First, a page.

State v. Lehl

Annotate this Case

438 N.W.2d 505 (1989)

231 Neb. 906

STATE of Nebraska, Appellee, v. Russell L. LEHL, Appellant.

No. 88-549.

Supreme Court of Nebraska.

April 21, 1989.

*506 Dennis R. Keefe, Lancaster County Public Defender, and Richard L. Goos, Sp. Deputy Lancaster County Public Defender, for appellant.

Robert M. Spire, Atty. Gen. and Kimberly A. Klein, for appellee.

BOSLAUGH, WHITE, CAPORALE, and GRANT, JJ., and RIST, District Judge.

BOSLAUGH, Justice.

The defendant, Russell L. Lehl, was convicted by a jury of unlawful possession of methamphetamine and was sentenced to imprisonment for 1 to 2 years. He has appealed and contends that the evidence was insufficient to support the verdict, that evidence was taken from his person by an illegal search, and that the sentence imposed was excessive.

The record shows that on August 15, 1987, at approximately 8 a.m., the Lincoln Police Department received a call that a complainant was having trouble removing the defendant from the complainant's apartment in Lincoln, Nebraska. At the apartment, the police found the defendant lying on a couch, apparently asleep. The police were unsuccessful in attempting to waken the defendant by shaking and shouting at him, by tapping on the bottom of his feet, and by trying to stand him up. The defendant was breathing, had a heartbeat, and had what appeared to be fresh needle marks on one arm. Because the police were unsure of the defendant's condition, medical assistance was requested, and the defendant was taken to Lincoln General Hospital. About 5 minutes later, the police received a call that assistance was needed because the defendant was combative. When the police arrived at the emergency room, they found the defendant arguing with the staff and trying to get out of bed. The police attempted to restrain the defendant and eventually found it necessary to handcuff the defendant to the bed in order to restrain him.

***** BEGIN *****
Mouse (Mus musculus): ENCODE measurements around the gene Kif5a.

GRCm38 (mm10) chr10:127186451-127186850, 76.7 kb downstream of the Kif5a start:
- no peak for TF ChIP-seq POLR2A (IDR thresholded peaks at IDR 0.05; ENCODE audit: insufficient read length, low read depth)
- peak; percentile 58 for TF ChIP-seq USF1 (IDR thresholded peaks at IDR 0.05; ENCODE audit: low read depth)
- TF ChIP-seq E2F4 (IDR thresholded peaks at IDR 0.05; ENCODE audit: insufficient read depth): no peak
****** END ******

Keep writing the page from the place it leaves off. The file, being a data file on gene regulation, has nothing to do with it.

As part of the physical examination of the defendant, the attending physician, Dr. Laura Acklie, removed the defendant's shoes and socks and found a syringe in his right sock. After discovery of the syringe, a search was made of the defendant's clothing. A cellophane or plastic bag containing a crystalline residue was found in the defendant's pocket.

Dr. Acklie testified that upon his arrival, the defendant was combative and "under some kind of influence of substances," presumably alcohol because of the heavy odor noted on his person. Dr. Acklie noted fresh "track marks" in the antecubital areas of both arms of the defendant. While the doctor was removing the defendant's socks so that a neurological examination could be made, a syringe fell out of one sock. Dr. Acklie testified that she was familiar with the street use of methamphetamine and that the drug could be injected.

A forensic drug chemist testified that screening tests on the white residue in the plastic bag indicated the presence of methamphetamine and nicotinamide. The witness testified that it was not unusual to find nicotinamide present with the methamphetamine, as it is commonly used as an adulterant, or a cutting agent, in controlled substance powders.